What are the mam recommendations of the Import Duties Advisory Committee? How do we propose to carry them out? There are three recommendations: That dyestuffs properly so-called should only be imported under licence; that dyestuffs which are not primarily used in dyeing should be dealt with by the Import Duties Advisory Committee, and that intermediates should also only be allowed in under licence. Let us see whether the words that have been selected and which have all been worked out by experts, referred to the Import Duties Advisory Committee and considered are apt for the purpose for which they are used. The House will probably give the greatest consideration to the exceptions, that is to say, to the goods which are not included in the prohibition.

Broadly speaking, there is a whole series of colours, printing inks, and matters of that kind, which are not properly used in dyeing. I will deal with their definition in a moment. The definition Clause, as will be seen, is in three parts: Synthetic organic dyestuffs, which are built up artificially in laboratories and factories from simpler chemical conv pounds, as distinct from dyestuffs from natural sources. Some of those synthetics have almost entirely displaced the corresponding natural ones. Artificial indigo, for instance, has almost entirely replaced the natural indigo. Most of those synthetics have no natural corresponding products. Besides synthetic organic dyestuffs there are pigment dyestuffs, whether soluble or insoluble. Pigment dyestuffs are inserted to avoid any question as to whether they are dyestuffs or not. A pigment in the sense of a colour might be thought not to be a dyestuff, but these are dyestuffs because they are the product of a dyestuff manufacturer. That is in accordance with the view of the Import Duties Advisory Committee, who have agreed to this definition.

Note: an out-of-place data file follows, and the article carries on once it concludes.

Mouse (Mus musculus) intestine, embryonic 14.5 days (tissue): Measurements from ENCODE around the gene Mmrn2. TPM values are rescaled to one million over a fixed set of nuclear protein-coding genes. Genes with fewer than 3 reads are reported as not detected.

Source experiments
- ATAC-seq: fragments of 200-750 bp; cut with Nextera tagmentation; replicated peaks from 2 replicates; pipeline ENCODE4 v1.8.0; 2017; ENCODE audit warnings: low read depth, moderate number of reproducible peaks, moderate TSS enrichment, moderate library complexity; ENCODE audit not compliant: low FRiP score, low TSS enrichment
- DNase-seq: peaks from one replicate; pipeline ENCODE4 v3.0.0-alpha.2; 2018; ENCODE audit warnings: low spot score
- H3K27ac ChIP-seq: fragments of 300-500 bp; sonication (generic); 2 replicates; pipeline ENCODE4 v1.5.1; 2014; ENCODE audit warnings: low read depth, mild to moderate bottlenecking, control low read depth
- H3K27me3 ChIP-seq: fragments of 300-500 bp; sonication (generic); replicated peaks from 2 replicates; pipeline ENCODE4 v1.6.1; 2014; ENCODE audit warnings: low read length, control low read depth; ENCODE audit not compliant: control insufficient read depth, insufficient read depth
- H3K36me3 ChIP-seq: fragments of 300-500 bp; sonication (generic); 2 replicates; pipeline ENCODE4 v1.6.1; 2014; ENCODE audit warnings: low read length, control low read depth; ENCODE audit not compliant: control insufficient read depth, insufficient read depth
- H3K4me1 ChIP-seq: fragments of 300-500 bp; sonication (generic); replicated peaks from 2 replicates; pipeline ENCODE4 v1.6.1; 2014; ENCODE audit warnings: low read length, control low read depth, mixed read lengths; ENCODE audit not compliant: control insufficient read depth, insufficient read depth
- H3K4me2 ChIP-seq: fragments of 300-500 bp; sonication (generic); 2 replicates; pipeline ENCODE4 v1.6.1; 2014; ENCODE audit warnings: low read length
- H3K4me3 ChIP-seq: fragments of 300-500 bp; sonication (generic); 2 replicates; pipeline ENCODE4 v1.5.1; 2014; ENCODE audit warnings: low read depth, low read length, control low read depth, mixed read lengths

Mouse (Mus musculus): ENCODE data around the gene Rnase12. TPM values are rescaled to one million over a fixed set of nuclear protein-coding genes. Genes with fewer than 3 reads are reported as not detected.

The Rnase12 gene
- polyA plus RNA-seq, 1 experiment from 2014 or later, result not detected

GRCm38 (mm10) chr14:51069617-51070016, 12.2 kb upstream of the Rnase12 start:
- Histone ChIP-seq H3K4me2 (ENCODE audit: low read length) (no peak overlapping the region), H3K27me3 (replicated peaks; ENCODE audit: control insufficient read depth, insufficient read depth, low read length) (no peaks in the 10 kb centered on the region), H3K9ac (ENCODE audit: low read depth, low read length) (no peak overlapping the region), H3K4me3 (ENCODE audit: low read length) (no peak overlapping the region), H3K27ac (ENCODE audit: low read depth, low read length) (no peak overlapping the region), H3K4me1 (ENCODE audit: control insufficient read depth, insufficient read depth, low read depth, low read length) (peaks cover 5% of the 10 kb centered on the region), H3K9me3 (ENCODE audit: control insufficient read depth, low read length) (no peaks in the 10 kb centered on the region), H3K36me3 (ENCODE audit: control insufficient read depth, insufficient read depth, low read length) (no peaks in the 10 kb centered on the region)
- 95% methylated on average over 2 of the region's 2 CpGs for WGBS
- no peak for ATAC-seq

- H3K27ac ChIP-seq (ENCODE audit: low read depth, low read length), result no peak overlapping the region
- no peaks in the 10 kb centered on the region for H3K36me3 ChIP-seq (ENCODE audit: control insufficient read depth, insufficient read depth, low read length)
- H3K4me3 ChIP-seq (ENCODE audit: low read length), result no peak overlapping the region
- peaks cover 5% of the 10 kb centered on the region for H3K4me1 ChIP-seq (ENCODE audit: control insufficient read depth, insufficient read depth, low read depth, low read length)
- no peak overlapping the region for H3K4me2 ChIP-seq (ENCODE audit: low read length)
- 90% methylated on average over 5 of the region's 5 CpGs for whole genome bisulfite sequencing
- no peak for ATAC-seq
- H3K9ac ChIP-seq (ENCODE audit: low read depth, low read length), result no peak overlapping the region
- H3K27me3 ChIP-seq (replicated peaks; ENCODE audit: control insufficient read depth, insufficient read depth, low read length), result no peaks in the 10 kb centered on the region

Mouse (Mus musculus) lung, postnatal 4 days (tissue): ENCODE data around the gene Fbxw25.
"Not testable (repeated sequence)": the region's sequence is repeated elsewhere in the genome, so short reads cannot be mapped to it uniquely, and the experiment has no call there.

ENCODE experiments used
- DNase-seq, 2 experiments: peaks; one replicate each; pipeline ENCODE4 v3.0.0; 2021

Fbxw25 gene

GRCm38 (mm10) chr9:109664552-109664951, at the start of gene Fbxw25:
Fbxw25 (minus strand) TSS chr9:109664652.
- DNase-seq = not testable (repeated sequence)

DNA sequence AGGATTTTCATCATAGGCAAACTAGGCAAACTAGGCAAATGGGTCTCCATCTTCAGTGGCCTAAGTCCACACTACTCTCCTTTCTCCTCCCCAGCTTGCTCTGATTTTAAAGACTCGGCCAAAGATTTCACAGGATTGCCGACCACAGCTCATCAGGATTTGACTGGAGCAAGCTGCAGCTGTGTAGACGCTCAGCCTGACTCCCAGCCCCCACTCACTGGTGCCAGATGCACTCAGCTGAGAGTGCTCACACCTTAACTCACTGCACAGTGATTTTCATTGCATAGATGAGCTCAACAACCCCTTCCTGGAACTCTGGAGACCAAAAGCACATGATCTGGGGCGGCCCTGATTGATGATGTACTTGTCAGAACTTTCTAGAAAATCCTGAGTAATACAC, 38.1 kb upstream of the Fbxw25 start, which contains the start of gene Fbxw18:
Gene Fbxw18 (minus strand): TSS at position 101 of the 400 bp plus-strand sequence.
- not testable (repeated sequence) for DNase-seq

The textile and dyeing trades will know the necessity for the words "soluble or insoluble." There are many insoluble dyestuffs which are capable of being used as pigments, but are not widely used for that purpose. The most important are vat dyestuffs, like indigo, all being insoluble in water. These vat dyestuffs are largely used for dyeing goods in fast colours, but they are not used by themselves. They are transformed, in the first instance, by a very simple chemical reaction into leuco-com-pounds which are soluble in water. These are used for dyeing in water and the leuco-compounds, upon coming into contact with the air, turned into the original compounds, and so the fabric is dyed to the required colour. In consequence, a vat dyestuff is not actually used for dyeing but as a base from which the leuco-compound is derived. Therefore, it is necessary to put in these words, "whether soluble or insoluble."